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Most police Mental Health Act (Section 136) detentions in England and Wales relate to suicide prevention. Despite attempts to reduce detention rates, numbers have risen almost continually. Although Section 136 has been subject to much academic and public policy scrutiny, the topic of individuals being detained on multiple occasions remains under-researched and thus poorly understood. A mixed methods study combined six in-depth interviews with people who had experienced numerous suicidal crises and police intervention, with detailed police and mental health records. A national police survey provided wider context. Consultants with lived experience of complex mental health problems jointly analysed interviews. Repeated detention is a nationally recognised issue. In South East England, it almost exclusively relates to suicide or self-harm and accounts for a third of all detentions. Females are detained with the highest frequencies. The qualitative accounts revealed complex histories of unresolved trauma that had catastrophically damaged interviewee’s relational foundations, rendering them disenfranchised from services and consigned to relying on police intervention in repeated suicidal crises. A model is proposed that offers a way to conceptualise the phenomenon of repeated detention, highlighting that long-term solutions to sustain change are imperative, as reactive-only responses can perpetuate crisis cycles.
Preprint
Most police Mental Health Act (Section 136) detentions in England and Wales relate to suicide prevention. Despite attempts to reduce detention rates, numbers have risen almost continually. Although Section 136 has been subject to much academic and public policy scrutiny, the topic of individuals being detained on multiple occasions remains under-researched and thus poorly understood. A mixed methods study combined six in-depth interviews with people who had experienced numerous suicidal crises and police intervention, with detailed police and mental health records. A national police survey provided wider context. Consultants with lived experience of complex mental health problems jointly analysed interviews. Repeated detention is a nationally recognised issue. In South East England it almost exclusively relates to suicide or self-harm and accounts for a third of all detentions. Females are detained with the highest frequencies. The qualitative accounts revealed complex histories of unresolved trauma that had catastrophically damaged interviewee’s relational foundations, rendering them disenfranchised from services and consigned to relying on police intervention in repeated suicidal crises. A model is proposed that offers a way to conceptualise the phenomenon of repeated detention, highlighting that long-term solutions to sustain change are imperative, as reactive-only responses can perpetuate crisis cycles.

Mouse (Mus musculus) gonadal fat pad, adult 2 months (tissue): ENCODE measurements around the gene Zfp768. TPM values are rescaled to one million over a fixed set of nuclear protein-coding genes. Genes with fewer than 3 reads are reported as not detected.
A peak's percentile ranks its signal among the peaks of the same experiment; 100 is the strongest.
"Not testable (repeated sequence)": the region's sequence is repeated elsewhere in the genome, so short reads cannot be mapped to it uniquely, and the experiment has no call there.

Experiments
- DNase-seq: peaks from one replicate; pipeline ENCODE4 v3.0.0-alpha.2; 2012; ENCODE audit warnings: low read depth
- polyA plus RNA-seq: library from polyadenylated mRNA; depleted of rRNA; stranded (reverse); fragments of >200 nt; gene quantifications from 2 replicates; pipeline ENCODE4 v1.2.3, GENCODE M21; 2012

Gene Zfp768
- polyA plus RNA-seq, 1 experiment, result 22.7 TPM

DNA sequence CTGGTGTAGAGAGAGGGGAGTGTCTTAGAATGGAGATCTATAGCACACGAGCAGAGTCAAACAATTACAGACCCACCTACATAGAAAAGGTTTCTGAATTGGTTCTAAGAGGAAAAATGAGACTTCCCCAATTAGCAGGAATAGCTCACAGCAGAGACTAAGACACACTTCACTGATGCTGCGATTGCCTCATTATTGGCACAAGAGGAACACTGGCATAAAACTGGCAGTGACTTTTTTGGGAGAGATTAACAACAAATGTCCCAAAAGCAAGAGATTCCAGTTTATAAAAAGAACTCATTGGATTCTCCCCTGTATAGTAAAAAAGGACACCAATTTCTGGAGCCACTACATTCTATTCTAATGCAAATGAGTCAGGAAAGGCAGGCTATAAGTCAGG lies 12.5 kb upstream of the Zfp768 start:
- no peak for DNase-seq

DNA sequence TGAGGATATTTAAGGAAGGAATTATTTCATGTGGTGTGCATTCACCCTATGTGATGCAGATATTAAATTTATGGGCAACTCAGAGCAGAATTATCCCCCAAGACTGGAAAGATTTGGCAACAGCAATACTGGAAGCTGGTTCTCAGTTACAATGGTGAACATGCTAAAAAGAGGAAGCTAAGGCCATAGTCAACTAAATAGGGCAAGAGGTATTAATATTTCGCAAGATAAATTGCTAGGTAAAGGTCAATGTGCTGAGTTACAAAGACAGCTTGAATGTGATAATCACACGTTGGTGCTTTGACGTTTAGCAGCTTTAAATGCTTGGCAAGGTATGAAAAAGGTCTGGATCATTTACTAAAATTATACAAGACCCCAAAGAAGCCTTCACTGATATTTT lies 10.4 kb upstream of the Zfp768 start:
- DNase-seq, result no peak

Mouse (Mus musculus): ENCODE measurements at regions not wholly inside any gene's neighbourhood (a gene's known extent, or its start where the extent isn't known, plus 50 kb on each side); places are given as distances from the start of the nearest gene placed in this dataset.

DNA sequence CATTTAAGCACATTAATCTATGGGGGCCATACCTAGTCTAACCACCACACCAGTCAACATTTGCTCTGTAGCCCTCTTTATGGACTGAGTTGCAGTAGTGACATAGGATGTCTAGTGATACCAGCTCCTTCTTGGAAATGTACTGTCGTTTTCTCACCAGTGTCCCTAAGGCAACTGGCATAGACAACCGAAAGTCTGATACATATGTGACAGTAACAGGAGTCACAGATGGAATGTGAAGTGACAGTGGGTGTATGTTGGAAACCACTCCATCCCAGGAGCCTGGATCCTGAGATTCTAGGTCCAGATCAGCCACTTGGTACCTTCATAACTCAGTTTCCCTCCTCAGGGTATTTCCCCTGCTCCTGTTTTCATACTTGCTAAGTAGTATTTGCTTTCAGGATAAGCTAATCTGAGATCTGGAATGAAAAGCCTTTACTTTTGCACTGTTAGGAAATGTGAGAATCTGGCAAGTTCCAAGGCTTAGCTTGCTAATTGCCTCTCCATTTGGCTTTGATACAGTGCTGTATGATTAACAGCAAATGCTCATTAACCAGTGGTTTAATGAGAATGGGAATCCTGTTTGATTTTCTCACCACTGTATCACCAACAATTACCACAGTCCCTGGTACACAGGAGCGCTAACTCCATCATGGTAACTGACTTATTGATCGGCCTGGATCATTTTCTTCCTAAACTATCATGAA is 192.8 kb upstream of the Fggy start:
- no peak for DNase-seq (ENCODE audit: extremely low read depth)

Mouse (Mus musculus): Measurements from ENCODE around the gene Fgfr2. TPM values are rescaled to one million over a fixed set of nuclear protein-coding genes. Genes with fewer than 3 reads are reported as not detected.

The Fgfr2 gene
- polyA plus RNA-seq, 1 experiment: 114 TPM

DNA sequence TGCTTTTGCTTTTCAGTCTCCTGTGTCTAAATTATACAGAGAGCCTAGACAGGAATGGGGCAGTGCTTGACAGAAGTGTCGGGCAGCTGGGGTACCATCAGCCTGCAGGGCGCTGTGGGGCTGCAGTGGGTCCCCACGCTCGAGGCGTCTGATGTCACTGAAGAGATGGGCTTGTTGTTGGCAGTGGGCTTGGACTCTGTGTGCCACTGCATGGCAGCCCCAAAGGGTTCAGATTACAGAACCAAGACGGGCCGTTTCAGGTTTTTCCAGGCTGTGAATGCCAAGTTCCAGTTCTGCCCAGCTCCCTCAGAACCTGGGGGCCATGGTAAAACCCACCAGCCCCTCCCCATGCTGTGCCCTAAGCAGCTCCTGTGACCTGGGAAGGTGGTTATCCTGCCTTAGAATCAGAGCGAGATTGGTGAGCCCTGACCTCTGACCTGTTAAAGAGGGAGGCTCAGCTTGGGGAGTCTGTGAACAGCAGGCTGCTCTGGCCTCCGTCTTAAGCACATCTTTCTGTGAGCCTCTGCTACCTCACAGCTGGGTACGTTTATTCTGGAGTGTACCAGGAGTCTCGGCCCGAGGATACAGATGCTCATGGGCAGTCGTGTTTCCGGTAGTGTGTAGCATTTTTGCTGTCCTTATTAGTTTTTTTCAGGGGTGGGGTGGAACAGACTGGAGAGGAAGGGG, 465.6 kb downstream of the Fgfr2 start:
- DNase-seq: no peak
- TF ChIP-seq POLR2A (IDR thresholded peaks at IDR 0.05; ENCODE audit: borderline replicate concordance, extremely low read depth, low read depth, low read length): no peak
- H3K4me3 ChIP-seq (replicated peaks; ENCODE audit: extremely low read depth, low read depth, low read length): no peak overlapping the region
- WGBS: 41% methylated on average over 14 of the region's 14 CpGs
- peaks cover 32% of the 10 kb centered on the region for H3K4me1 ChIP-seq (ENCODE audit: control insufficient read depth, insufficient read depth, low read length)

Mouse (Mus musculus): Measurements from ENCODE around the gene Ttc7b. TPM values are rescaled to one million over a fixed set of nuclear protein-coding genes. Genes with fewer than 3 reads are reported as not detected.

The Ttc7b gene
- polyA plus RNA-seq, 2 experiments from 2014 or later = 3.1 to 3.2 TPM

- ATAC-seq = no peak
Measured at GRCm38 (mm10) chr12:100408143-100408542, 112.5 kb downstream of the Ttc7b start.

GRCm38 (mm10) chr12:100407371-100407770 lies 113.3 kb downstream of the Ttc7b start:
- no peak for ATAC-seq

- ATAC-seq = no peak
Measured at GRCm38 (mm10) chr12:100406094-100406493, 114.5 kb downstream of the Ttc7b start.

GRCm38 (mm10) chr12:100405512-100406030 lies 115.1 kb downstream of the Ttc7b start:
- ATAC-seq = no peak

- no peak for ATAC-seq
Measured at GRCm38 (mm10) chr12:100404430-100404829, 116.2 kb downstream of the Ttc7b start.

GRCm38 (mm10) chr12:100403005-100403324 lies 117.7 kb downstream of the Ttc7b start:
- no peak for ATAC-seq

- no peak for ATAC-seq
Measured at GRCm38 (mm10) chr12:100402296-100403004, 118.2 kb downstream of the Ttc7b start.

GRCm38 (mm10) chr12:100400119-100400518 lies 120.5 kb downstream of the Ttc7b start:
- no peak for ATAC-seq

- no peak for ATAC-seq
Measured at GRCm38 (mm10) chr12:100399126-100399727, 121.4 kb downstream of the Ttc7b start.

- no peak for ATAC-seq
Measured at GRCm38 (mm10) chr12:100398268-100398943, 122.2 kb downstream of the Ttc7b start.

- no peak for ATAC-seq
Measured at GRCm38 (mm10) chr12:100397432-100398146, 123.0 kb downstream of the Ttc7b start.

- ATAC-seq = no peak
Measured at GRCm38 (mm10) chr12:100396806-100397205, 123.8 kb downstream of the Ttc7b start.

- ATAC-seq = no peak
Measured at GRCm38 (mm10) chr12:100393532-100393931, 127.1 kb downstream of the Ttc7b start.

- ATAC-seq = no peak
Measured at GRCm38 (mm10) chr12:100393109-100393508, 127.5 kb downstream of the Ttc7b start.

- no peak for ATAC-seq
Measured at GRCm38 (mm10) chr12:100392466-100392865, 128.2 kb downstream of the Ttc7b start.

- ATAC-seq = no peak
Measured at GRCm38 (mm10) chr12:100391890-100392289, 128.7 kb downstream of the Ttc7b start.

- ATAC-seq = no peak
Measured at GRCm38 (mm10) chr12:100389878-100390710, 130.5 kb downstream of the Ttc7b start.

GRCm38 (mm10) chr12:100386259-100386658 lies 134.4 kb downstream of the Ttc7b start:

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Background There is need for deeper understanding of the processes by which suicidal thoughts lead to action. Examination of morbid ideation and the emotional sequelae of such ideation that may feed suicide ideation (SI) and attempts (SA) have been limited. Method Adult psychiatric outpatients (N = 385) were administered the Response to Morbid Ideation Questionnaire (RMI‐Q) and measures of SI, suicidal thoughts and behaviors (STB), and other psychiatric symptom severity. We examined (1) incidence and prevalence in mentation of morbid ideations and emotional responses to these ideations, (2) differences in emotional responses between individuals of varying levels of suicide history, and (3) the relationships of different types of morbid ideations and emotional responses with concurrent SI and symptom severity. Results Morbid ideation was reported by 87.5% of participants and associated with lifetime and concurrent levels of SI/STB. Calm/relieved emotional responses were associated with lifetime and concurrent levels of SI/STB, while negative‐valence responses to morbid ideations were associated with concurrent severity of psychopathology. Conclusions Our results suggest that the role of morbid ideation and its emotional sequelae in the development of suicidal motivation and action deserves further attention and may be a treatment target for suicide risk reduction.